Documents show Vatican official allegedly stopped Minnesota investigation

(RNS) A Vatican spokesman says the release of documents alleging its former ambassador to the U.S. tried to stop an investigation of a Minnesota archbishop 'is a very complex issue' that will require further study.

Archbishop John C. Nienstedt of St. Paul and Minneapolis, center, and other bishops from Minnesota, North Dakota and South Dakota concelebrate Mass at the Altar of the Tomb in the crypt of St. Peter's Basilica at the Vatican on March 9. Photo by Paul Haring, courtesy of Catholic News Service


(RNS) A Vatican spokesman says the release of documents alleging its former ambassador to the U.S. stopped an investigation of a Minnesota archbishop “is a very complex issue” that will require further study.

“We need more information before we can make any comment,” the Rev. Federico Lombardi said.

The spokesman’s remarks came in an interview with The New York Times on Thursday (July 21), the day after a new collection of documents regarding clergy sex abuse in the Archdiocese of St. Paul and Minneapolis was made public.

Among them was a memo that detailed sexual misconduct and harassment allegations against former Archbishop John Nienstedt, according to the Minneapolis Star Tribune.

It also said the Vatican ambassador in 2014 had told bishops to stop their investigation. When those bishops responded with a letter saying that “would rightly be seen as a coverup,’’ the memo published on the Star Tribune website said, then-ambassador Archbishop Carlo Vigano told them to “destroy” the letter.

The documents were released hours after the Ramsey County Attorney’s Office dropped criminal charges against the Archdiocese of St. Paul and Minneapolis for its handling of sex abuse allegations against another priest, the Rev. Curtis Wehmeyer, the Star Tribune reported.

Wehmeyer, who was a priest in St. Paul, was convicted in 2013 of sexually abusing the sons of a church employee and is now serving time in prison, it said.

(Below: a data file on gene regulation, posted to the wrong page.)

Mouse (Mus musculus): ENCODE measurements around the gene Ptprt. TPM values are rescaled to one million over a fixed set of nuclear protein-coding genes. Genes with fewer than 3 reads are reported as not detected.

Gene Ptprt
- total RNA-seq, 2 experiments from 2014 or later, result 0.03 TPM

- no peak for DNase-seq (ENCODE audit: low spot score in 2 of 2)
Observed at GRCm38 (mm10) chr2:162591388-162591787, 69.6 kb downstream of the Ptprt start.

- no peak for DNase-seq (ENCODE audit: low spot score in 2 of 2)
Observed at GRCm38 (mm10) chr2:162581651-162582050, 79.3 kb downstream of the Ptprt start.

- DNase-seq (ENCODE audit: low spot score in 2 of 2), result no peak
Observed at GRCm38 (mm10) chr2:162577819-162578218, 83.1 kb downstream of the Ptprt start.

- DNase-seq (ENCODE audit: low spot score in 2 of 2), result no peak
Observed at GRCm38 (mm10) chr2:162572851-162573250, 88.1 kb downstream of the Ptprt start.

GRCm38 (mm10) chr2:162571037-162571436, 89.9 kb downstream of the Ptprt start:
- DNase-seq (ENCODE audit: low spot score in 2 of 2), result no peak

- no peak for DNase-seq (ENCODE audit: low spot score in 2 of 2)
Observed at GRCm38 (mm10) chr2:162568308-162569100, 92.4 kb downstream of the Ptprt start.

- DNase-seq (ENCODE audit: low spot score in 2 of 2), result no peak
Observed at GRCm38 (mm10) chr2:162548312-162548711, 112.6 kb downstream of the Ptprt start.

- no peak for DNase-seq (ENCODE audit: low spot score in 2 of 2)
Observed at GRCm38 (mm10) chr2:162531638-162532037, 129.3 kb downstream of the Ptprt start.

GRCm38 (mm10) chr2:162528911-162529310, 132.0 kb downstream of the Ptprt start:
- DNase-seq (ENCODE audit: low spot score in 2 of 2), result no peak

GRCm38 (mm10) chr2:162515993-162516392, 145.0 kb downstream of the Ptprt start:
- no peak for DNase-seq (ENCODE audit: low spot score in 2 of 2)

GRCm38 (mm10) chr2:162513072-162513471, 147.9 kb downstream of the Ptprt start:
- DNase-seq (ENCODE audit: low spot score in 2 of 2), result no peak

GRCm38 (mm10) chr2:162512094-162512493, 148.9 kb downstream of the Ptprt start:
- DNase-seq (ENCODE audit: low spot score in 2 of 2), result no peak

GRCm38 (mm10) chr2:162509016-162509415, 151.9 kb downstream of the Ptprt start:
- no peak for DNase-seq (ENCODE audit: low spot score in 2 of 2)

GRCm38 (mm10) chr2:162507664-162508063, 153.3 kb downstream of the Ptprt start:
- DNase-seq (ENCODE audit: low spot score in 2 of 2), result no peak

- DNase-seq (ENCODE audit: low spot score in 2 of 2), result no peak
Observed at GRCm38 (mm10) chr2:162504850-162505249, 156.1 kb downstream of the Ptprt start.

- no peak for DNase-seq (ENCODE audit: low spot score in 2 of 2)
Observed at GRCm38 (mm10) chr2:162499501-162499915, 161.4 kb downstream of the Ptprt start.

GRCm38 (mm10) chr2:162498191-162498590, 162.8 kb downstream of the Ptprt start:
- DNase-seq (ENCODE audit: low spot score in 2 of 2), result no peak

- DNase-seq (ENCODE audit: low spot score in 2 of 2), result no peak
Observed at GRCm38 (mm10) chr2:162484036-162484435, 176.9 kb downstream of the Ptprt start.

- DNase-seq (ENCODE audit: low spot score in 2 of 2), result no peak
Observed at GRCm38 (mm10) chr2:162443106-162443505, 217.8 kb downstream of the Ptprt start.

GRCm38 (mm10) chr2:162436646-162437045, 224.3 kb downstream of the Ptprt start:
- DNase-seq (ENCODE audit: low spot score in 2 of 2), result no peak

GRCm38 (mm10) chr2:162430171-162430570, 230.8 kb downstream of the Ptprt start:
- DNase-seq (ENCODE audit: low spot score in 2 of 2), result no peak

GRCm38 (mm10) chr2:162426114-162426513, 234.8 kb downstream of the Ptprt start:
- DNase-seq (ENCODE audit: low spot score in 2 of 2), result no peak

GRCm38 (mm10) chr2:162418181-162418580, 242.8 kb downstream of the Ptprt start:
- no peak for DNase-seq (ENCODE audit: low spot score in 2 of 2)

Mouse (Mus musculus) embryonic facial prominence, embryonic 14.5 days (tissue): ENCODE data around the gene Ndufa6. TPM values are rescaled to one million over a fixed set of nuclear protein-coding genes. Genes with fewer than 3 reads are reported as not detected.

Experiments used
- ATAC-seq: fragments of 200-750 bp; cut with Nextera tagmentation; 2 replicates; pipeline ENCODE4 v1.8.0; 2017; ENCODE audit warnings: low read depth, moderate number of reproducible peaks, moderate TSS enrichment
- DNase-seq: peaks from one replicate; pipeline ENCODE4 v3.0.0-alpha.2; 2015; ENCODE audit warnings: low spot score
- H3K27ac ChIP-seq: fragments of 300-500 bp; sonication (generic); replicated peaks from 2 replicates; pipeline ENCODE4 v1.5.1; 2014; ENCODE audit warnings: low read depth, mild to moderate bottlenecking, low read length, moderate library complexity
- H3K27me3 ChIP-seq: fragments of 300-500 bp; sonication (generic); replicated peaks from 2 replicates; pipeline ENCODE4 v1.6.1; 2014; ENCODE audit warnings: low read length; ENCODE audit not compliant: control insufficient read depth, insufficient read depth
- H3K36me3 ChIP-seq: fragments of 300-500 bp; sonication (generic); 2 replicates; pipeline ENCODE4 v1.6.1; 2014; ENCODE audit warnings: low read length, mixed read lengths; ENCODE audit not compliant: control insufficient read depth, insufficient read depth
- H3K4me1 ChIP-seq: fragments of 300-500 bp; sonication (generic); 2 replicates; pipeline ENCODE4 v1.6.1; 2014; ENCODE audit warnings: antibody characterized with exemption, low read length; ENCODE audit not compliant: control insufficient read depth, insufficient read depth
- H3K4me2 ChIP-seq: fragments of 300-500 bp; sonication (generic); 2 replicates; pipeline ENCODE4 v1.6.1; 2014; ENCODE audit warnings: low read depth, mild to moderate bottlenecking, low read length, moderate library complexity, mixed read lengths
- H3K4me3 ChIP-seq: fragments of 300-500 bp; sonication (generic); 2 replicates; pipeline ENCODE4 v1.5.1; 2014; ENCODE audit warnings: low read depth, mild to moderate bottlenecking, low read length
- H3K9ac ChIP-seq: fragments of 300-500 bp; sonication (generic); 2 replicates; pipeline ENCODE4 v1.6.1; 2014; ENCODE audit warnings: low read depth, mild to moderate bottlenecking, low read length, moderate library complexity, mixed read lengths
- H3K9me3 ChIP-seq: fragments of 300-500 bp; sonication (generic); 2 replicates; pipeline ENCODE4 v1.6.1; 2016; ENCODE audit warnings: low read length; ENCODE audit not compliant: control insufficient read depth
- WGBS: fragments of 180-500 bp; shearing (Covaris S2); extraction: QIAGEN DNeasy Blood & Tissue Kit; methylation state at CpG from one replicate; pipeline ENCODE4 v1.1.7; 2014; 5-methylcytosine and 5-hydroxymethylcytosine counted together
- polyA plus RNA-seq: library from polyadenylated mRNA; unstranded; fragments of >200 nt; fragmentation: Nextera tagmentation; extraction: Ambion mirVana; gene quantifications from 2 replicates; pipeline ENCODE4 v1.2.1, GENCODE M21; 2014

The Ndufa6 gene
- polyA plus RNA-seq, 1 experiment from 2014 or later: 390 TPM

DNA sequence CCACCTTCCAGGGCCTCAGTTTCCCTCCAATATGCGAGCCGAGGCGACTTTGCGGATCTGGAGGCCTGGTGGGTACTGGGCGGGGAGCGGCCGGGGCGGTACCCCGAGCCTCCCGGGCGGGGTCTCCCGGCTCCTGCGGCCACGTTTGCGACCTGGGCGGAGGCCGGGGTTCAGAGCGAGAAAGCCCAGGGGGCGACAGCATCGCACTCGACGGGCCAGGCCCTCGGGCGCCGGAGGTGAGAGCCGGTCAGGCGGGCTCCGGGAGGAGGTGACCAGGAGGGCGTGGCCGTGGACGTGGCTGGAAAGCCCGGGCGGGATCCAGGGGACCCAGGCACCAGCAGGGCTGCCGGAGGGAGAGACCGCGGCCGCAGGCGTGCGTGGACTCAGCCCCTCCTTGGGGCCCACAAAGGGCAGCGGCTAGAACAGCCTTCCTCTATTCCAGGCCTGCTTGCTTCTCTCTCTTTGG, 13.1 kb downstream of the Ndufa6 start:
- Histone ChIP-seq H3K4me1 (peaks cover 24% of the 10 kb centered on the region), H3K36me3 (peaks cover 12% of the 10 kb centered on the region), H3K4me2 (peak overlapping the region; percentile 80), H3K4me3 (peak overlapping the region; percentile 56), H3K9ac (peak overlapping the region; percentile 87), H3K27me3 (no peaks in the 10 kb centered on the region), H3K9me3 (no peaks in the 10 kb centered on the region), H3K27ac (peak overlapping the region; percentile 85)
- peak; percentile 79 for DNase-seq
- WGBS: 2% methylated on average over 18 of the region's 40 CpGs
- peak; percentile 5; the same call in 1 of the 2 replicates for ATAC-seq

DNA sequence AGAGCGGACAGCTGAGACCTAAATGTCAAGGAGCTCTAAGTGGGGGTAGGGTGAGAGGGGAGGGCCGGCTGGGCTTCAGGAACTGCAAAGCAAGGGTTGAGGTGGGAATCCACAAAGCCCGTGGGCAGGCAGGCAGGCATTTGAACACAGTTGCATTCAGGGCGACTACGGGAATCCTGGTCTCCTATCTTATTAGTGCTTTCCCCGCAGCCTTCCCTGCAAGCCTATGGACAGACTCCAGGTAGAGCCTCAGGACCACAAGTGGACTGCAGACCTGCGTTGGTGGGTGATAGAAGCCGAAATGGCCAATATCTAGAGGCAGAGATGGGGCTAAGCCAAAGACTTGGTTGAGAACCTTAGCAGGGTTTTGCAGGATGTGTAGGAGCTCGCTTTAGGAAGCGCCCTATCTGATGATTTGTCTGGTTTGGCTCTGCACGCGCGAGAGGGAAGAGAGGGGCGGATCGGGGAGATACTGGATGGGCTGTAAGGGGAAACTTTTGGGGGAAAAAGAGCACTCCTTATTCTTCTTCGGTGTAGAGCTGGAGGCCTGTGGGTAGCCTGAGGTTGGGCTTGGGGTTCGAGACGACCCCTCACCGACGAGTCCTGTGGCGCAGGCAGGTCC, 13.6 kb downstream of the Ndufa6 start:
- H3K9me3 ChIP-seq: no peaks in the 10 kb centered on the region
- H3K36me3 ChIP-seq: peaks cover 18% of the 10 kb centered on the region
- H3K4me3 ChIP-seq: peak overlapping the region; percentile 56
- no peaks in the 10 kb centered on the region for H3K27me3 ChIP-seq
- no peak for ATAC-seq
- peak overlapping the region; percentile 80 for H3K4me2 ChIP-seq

The Rev. Dan Griffith, a canon lawyer, wrote in the memo:

“As you know, the case of Fr. Curtis Wehmeyer has garnered much media attention, including red flags missed by the Archdiocese and the subsequent abuse of two minor boys. What is not known by the press, the public or many in archdiocesan leadership is that the evidence suggests Archbishop Nienstedt had an ongoing social relationship with Fr. Wehmeyer, [which] included dining together and drinking alcohol.”

That relationship — and allegations of Nienstedt’s own past misconduct — may have influenced his judgment in Wehmeyer’s case, the memo said.

Before the investigation was cut off, lawyers had taken affidavits from 11 witnesses and planned to pursue 24 more leads alleging the archbishop had engaged in “sexual misconduct; sexual harassment; reprisals in response to the rejection of unwelcome advances” and a sexual relationship with a Swiss Guardsman, The New York Times reported.

Nienstedt resigned as archbishop last year. He reportedly lives in Michigan and has denied any sexual impropriety, according to the Star Tribune.

Vigano retired earlier this year and returned to live in the Vatican. He famously had organized the brief meeting between Pope Francis and Kim Davis, the Kentucky county clerk jailed for refusing to grant marriage licenses to same-sex couples, when the pontiff visited the U.S. in 2015.

Francis replaced him with Archbishop Christophe Pierre, a career diplomat whose approach is seen as more in line with the pope’s.


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